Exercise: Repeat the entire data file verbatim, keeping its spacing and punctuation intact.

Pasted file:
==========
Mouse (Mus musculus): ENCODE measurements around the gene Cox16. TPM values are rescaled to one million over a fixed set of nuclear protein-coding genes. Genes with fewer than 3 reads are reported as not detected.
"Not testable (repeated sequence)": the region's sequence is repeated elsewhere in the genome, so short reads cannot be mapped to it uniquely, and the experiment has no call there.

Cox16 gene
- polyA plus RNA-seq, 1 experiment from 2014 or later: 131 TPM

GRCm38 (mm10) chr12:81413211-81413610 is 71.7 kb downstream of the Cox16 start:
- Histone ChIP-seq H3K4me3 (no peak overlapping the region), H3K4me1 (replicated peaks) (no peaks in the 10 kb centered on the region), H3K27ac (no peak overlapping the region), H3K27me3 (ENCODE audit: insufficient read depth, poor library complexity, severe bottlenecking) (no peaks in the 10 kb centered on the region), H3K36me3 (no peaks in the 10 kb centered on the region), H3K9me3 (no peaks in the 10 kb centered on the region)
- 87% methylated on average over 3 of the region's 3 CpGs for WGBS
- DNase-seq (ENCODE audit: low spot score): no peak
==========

Mouse (Mus musculus): ENCODE measurements around the gene Cox16. TPM values are rescaled to one million over a fixed set of nuclear protein-coding genes. Genes with fewer than 3 reads are reported as not detected.
"Not testable (repeated sequence)": the region's sequence is repeated elsewhere in the genome, so short reads cannot be mapped to it uniquely, and the experiment has no call there.

Cox16 gene
- polyA plus RNA-seq, 1 experiment from 2014 or later: 131 TPM

GRCm38 (mm10) chr12:81413211-81413610 is 71.7 kb downstream of the Cox16 start:
- Histone ChIP-seq H3K4me3 (no peak overlapping the region), H3K4me1 (replicated peaks) (no peaks in the 10 kb centered on the region), H3K27ac (no peak overlapping the region), H3K27me3 (ENCODE audit: insufficient read depth, poor library complexity, severe bottlenecking) (no peaks in the 10 kb centered on the region), H3K36me3 (no peaks in the 10 kb centered on the region), H3K9me3 (no peaks in the 10 kb centered on the region)
- 87% methylated on average over 3 of the region's 3 CpGs for WGBS
- DNase-seq (ENCODE audit: low spot score): no peak